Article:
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Some Texas Judges Not Complying with State Law on Misdemeanor Cases

by Ed Lyon

Since 2010, Texas has been able to reduce the size of its prison system from an all-time high of 127 units to its current 104 units. A major factor contributing to this reduction is the use of diversionary programs for non-violent and drug offenders as mandated by the Texas Legislature.

In 2017, the legislature used the same method to take aim at reducing what the law’s sponsoring Texas Senator Judith Zaffirini characterized as the state’s “modern debtors’ prisons.” Unfortunately, however, the law is not mandatory so judges are free to disregard it altogether.

The problem concerns the 2,100 or so municipal judges and justices of the peace and how they deal with the lowest level of state crimes—class C misdemeanors. A large number of class C misdemeanors are traffic offenses, not usually a jailable offense. The 2017 law clearly states that judges have the discretion to waive fines and encourage alternatives, such as longer-term payment plans and community service in lieu of fines.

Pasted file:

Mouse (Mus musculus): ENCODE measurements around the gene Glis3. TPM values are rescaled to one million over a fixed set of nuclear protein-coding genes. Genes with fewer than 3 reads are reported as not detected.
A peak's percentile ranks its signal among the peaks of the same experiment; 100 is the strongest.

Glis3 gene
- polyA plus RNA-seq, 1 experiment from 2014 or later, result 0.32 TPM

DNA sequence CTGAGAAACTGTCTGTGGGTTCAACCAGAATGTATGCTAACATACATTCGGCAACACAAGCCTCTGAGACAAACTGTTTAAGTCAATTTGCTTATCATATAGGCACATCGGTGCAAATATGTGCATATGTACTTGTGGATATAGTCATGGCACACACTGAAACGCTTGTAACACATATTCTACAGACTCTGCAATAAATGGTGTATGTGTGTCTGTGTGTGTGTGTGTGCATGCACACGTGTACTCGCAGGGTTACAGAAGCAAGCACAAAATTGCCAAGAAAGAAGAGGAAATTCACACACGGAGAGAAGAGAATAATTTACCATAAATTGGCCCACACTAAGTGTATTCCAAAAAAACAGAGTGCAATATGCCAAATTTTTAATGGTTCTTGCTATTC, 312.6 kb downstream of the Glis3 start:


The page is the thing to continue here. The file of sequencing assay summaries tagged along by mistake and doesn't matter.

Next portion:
One of the law’s initial supporters was 23-year veteran Midland, Texas, Judge David Cobos. One of the defendants in his court since the law’s passage was among the state’s poor, which comprise about 15 percent of its population. The charge was driving without car insurance.

Using his legislatively expanded discretion, Judge Cobos ordered the defendant to use the $300 fine money to purchase car insurance. “If I had taken $300 up front, she’d have been behind the whole year,” stated Judge Cobos. He still believes jail is appropriate for some class C offenders, namely repeat recidivists.

Still, many of Texas judges hearing about 5.5 million class C cases each year refuse to comply with the law. Some judges have been quoted as telling defendants: “Community service is not available in my court,” according to Texas Appleseed criminal justice project director Mary Schmid Mergler.

A bill introduced in the 2019 Texas legislative session was designed to urge judges to consider alternatives to jail in class C cases. The bill’s only real definitive ‘teeth’ is a clarification that if a class C defendant pays his or her fine at the courthouse, he or she should not be arrested on the outstanding warrant based on the fine.


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